“I know, as I know that I live, that this is God’s work and that you are His servants. … I remember one testimony, among the many testimonies which I have received. … Two years ago, about this time, I had been on the Fort Peck Reservation for several days with the brethren, solving the problems connected with our work among the Lamanites. Many questions arose that we had to settle. There was no precedent for us to follow, and we just had to go to the Lord and tell Him our troubles, and get inspiration and help from Him. On this occasion I had sought the Lord, under such circumstances, and that night I received a wonderful manifestation and impression which has never left me. I was carried to this place—into this room. I saw myself here with you. I was told there was another privilege that was to be mine; and I was led into a room where I was informed I was to meet someone. As I entered the room I saw, seated on a raised platform, the most glorious being I have ever conceived of, and was taken forward to be introduced to Him. As I approached He smiled, called my name, and stretched out His hands towards me. If I live to be a million years old I shall never forget that smile. He put His arms around me and kissed me, as He took me into His bosom, and He blessed me until my whole being was thrilled. As He finished I fell at His feet, and there saw the marks of the nails; and as I kissed them, with deep joy swelling through my whole being, I felt that I was in heaven indeed. The feeling that came to my heart then was: Oh! If I could live worthy, though it would require four-score years, so that in the end when I have finished I could go into His presence and receive the feeling that I then had in His presence, I would give everything that I am or ever hope to be!” (Melvin J. Ballard—Crusader for Righteousness, Salt Lake City: Bookcraft, 1966, p. 65–66.)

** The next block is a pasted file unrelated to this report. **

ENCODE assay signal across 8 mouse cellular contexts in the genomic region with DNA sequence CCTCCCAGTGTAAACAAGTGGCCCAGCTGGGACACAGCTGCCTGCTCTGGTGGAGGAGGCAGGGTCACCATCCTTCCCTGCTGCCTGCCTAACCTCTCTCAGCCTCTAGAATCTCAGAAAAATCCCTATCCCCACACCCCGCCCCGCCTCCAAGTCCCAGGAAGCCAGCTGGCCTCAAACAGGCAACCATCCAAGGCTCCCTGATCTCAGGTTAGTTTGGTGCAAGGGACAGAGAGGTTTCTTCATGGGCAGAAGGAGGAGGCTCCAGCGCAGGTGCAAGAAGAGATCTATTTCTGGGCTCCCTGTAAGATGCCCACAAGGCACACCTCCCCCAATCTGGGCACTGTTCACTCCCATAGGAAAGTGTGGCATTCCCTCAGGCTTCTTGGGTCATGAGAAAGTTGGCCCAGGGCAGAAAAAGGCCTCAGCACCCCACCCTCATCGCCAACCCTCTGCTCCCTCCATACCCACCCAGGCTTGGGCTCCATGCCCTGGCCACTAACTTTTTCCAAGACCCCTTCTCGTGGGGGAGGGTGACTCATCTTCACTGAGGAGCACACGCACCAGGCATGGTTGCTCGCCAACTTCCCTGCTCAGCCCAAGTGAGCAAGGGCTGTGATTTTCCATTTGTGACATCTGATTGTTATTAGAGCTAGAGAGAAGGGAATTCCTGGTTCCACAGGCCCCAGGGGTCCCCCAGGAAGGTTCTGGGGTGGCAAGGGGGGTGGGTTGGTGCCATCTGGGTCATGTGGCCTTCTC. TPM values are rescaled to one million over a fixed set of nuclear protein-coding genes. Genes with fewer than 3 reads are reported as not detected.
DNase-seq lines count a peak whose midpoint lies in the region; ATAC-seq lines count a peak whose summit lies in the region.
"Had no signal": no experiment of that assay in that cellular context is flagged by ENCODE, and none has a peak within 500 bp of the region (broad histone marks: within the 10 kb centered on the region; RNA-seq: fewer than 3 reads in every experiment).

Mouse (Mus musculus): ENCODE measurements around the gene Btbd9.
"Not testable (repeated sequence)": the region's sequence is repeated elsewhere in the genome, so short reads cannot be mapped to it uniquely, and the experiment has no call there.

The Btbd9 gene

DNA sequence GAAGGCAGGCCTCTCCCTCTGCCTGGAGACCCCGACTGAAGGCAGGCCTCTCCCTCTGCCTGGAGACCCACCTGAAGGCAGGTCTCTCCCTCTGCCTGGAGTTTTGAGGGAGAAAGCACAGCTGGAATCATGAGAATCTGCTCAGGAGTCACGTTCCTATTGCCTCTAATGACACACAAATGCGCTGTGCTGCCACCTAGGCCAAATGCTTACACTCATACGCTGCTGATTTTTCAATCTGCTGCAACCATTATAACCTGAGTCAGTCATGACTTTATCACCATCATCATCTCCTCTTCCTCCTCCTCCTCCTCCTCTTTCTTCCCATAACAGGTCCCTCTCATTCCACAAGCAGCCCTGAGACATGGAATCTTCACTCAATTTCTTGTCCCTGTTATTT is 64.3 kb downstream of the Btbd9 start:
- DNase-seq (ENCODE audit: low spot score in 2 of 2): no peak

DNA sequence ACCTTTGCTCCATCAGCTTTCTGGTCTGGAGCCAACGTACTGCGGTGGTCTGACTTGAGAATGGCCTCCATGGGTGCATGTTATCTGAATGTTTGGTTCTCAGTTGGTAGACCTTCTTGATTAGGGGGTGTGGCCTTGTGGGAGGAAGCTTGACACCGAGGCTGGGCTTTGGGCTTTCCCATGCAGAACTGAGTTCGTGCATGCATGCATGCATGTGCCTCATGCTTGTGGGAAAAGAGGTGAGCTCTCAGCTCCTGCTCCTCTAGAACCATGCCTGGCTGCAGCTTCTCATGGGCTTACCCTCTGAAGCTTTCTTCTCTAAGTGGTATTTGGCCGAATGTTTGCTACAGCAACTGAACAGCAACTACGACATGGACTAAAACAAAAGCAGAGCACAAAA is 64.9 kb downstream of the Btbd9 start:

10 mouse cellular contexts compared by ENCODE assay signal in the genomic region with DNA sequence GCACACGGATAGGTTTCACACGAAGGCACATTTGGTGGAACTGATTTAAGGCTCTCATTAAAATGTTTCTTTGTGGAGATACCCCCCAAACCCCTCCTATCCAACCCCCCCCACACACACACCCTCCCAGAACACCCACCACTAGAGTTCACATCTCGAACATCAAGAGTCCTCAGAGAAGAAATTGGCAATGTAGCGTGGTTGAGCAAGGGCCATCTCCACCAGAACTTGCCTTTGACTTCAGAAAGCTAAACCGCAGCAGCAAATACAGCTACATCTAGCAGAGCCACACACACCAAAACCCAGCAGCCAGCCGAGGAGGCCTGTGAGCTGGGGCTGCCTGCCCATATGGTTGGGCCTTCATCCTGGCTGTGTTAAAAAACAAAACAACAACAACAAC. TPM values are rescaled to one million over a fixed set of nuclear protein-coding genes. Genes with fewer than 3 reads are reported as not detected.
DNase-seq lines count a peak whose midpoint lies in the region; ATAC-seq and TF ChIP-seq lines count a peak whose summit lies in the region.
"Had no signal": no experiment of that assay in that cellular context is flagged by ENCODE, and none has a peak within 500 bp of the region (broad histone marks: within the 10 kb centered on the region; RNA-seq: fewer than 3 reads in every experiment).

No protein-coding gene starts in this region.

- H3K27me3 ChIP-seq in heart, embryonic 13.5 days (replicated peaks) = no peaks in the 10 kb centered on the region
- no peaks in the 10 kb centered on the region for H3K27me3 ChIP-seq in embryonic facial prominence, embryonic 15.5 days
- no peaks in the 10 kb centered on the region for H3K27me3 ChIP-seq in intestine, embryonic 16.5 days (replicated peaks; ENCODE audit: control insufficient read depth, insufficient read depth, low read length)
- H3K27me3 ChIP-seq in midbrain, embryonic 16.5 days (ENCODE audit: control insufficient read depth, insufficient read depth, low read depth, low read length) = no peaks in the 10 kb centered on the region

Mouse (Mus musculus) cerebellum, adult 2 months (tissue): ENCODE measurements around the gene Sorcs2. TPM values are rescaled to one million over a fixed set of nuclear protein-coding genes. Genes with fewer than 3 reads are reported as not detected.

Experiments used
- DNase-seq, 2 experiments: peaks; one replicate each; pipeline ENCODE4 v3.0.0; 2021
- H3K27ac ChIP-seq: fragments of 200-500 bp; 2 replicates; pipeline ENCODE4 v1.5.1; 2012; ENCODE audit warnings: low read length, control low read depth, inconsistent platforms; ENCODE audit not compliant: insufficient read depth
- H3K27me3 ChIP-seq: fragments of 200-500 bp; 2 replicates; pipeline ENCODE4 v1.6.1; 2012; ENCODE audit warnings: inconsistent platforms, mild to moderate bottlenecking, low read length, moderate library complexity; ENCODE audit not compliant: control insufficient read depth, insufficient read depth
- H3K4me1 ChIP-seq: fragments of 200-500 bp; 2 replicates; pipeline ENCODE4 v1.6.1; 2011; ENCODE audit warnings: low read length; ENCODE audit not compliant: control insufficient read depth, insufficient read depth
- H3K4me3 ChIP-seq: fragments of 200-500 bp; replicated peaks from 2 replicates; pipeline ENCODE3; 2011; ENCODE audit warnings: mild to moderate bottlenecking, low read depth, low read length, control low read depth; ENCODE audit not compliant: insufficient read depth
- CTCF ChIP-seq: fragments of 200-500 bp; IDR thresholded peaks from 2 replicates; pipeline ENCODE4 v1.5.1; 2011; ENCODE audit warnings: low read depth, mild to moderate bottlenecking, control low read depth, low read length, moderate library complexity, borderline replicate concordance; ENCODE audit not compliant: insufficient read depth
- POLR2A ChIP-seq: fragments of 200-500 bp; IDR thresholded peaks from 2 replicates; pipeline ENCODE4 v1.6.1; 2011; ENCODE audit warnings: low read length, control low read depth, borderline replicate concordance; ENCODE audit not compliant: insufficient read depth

The Spirit of the Lord touched our hearts. Very little else was said because this small group of faithful people also knew in their own way that Jesus Christ is the Son of God and that He is our Savior and our Redeemer. We all knew that with greater faith in Him, we could reach our goal. During that same day, family after family came to my office with money, making personal sacrifices that were far beyond what I, the bishop, would ever have asked of them. By eight o’clock Sunday evening, the ward clerk had written receipts for a little more than $30,000.
Sacrifice truly brought forth the blessings of heaven to the members of our ward. Never have I lived among people who were more united, more caring, more concerned for one another than these ward members were when making their greatest sacrifice. In the midst of this effort, the sick of our ward were healed through priesthood blessings. The youth committed to live righteously. The young men set their goals to be fully worthy to serve missions, and most of them did; and the young women resolved to settle for nothing but a worthy temple marriage. Sisters of the Relief Society found great joy in rendering compassionate service to others, and home teaching and visiting teaching were completed every month in the spirit of joy and service. In the midst of our greatest sacrifice, our ward members became bonded together in the true spirit of the gospel of love and service.